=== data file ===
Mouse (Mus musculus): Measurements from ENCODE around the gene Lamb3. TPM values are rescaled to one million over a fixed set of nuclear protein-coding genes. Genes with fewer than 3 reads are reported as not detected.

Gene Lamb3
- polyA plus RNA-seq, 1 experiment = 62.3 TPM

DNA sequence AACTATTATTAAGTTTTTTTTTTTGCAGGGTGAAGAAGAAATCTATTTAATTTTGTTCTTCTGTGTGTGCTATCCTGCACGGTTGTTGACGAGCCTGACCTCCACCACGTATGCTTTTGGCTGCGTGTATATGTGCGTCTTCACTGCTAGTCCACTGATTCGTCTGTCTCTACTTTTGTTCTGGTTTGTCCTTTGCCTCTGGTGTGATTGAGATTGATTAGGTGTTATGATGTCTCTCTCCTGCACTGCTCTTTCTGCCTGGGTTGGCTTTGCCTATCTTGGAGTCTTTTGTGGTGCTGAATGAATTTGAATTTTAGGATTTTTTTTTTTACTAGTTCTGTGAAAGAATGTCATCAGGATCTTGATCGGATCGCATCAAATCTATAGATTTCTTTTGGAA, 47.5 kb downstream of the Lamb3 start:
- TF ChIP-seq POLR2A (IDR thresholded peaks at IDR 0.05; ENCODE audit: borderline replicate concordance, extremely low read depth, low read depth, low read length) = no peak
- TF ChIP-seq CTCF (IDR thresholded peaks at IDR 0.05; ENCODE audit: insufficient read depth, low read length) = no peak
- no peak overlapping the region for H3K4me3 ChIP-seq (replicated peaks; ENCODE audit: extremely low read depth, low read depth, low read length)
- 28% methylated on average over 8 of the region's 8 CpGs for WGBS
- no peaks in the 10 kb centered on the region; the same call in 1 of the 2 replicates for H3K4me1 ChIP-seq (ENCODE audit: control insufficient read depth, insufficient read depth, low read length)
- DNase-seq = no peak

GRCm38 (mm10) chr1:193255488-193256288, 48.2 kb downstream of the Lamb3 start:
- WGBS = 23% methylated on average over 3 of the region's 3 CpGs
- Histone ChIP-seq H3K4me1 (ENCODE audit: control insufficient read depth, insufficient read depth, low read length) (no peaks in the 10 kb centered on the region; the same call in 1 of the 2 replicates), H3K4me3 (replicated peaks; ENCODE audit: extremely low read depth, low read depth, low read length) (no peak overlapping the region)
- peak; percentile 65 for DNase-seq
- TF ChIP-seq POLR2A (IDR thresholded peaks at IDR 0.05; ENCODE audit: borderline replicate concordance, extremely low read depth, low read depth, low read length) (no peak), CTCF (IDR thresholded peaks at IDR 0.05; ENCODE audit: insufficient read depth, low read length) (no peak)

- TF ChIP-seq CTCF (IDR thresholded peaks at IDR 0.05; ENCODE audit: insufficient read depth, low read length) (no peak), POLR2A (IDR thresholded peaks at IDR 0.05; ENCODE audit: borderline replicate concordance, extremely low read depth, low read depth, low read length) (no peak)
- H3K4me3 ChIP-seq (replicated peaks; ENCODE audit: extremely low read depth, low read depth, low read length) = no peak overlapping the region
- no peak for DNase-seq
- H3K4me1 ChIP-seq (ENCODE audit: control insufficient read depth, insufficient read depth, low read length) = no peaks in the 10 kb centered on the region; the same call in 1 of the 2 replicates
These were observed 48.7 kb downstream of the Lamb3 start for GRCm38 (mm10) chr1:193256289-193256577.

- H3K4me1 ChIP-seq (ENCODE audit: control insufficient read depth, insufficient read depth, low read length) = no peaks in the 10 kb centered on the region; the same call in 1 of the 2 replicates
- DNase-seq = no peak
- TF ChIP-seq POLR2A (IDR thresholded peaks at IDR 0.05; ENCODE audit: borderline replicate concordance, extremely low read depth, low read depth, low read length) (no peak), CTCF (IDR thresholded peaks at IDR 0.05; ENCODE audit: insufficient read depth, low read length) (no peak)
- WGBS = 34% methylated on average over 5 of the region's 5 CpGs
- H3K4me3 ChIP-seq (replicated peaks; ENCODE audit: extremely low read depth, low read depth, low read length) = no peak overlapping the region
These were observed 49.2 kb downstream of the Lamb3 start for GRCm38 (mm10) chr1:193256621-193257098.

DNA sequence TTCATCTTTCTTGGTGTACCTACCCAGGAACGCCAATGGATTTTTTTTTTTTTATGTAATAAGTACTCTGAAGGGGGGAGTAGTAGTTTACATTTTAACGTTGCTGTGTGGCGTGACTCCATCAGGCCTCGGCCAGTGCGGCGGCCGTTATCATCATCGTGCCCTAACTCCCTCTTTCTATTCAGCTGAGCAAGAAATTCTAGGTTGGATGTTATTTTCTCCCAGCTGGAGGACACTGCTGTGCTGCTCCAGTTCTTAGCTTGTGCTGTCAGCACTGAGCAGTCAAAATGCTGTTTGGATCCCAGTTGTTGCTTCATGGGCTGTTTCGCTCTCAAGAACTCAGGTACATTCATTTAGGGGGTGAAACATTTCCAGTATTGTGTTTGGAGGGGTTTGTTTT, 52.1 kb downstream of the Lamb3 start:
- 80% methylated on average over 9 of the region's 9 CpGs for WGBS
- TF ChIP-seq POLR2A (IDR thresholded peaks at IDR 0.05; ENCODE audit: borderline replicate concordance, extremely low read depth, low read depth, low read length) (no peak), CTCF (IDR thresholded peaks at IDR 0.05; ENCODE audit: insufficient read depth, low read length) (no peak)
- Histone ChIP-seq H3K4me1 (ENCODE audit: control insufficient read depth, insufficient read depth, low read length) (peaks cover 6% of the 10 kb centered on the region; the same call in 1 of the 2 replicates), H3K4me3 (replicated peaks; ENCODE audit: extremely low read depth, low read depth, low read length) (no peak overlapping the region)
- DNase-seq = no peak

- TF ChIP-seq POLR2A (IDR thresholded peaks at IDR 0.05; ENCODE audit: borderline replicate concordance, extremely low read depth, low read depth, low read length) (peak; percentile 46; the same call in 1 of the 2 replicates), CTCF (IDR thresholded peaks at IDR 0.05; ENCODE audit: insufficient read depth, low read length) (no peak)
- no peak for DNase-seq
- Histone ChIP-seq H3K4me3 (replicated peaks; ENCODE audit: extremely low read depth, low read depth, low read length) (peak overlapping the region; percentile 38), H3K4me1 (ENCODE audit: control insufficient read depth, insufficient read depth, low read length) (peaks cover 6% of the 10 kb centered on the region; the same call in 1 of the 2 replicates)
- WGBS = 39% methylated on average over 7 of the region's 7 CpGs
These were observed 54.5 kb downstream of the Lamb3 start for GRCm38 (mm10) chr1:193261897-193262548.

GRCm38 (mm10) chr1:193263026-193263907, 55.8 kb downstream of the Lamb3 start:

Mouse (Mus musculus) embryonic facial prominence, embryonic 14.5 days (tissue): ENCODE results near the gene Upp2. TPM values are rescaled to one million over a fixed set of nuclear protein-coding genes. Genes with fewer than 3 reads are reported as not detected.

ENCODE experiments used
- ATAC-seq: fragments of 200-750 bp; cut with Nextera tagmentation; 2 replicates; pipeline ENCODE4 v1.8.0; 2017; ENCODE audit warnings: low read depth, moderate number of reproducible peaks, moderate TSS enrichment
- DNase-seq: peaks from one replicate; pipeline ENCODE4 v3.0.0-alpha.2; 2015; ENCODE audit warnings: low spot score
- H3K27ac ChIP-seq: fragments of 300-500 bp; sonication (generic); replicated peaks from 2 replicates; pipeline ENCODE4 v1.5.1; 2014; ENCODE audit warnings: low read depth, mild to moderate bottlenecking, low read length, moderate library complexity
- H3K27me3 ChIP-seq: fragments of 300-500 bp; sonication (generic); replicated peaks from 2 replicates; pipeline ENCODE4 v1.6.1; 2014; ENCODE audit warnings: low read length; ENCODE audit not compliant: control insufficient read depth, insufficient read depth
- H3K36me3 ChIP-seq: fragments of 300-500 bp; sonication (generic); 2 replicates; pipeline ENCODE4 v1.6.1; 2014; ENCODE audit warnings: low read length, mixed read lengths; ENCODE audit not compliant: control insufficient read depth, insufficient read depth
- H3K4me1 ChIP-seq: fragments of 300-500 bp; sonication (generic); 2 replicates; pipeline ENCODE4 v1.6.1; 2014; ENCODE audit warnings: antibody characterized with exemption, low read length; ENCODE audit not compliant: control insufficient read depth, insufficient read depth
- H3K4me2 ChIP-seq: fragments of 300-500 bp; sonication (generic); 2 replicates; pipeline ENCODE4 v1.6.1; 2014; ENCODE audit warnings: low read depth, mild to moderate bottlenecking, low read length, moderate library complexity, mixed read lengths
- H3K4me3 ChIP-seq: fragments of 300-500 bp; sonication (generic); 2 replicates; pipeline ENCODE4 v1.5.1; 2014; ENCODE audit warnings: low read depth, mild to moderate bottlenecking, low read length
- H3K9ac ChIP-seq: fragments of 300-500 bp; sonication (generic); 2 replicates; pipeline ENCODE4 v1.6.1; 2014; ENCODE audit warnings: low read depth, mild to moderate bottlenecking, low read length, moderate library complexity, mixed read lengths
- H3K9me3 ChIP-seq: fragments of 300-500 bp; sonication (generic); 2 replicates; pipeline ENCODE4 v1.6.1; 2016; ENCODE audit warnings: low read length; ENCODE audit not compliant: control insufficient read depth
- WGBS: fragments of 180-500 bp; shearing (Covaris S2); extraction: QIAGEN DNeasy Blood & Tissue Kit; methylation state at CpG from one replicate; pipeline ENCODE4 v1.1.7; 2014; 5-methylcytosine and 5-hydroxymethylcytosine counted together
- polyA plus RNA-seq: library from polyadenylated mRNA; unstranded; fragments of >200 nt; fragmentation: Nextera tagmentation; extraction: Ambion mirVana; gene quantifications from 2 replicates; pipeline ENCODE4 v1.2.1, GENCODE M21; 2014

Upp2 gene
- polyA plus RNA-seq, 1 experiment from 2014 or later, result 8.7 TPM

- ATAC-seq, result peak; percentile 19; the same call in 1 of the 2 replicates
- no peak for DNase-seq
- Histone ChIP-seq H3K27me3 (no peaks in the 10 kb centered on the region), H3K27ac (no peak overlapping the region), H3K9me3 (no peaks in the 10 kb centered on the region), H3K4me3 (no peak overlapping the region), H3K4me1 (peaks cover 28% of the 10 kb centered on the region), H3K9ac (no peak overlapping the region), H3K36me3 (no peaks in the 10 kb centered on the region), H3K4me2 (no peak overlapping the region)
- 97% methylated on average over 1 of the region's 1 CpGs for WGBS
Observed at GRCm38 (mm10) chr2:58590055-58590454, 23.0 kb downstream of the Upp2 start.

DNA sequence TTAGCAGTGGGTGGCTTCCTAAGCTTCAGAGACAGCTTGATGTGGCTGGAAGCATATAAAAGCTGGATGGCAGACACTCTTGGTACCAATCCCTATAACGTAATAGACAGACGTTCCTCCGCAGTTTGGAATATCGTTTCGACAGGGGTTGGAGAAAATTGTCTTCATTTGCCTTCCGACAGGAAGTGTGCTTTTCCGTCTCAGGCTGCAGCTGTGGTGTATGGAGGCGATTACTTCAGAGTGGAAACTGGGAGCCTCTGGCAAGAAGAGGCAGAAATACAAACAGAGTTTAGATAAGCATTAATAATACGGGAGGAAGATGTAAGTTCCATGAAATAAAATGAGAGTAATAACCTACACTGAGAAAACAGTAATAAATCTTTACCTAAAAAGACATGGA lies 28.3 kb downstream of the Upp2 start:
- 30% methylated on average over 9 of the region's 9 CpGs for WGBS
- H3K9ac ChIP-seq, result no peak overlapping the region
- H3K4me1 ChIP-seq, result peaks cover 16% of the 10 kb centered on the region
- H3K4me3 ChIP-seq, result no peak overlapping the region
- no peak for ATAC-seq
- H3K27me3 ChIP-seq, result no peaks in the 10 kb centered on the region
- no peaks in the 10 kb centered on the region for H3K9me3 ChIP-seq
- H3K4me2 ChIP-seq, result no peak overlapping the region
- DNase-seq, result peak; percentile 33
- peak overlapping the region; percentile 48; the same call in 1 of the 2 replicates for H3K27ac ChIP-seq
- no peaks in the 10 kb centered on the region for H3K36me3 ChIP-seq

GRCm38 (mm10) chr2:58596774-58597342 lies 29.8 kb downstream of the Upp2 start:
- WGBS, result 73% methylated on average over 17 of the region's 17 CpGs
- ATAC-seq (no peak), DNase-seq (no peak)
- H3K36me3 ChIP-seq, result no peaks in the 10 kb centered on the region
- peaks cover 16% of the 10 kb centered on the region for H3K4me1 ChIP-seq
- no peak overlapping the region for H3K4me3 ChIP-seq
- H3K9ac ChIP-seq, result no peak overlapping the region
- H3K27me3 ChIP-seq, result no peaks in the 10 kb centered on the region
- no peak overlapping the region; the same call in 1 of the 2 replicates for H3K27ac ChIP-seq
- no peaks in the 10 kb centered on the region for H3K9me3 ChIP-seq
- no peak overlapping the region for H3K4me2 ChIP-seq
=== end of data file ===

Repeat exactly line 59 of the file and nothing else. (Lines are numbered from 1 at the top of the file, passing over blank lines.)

DNA sequence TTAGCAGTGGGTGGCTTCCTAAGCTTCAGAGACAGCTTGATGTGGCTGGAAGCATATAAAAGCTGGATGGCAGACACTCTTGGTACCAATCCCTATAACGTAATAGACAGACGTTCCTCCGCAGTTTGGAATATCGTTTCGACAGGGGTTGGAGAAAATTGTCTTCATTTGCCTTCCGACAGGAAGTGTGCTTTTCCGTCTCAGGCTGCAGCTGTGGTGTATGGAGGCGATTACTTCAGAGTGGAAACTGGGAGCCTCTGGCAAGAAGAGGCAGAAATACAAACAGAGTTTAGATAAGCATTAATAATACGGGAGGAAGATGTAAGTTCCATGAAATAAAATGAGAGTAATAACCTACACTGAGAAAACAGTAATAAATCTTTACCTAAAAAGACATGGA lies 28.3 kb downstream of the Upp2 start: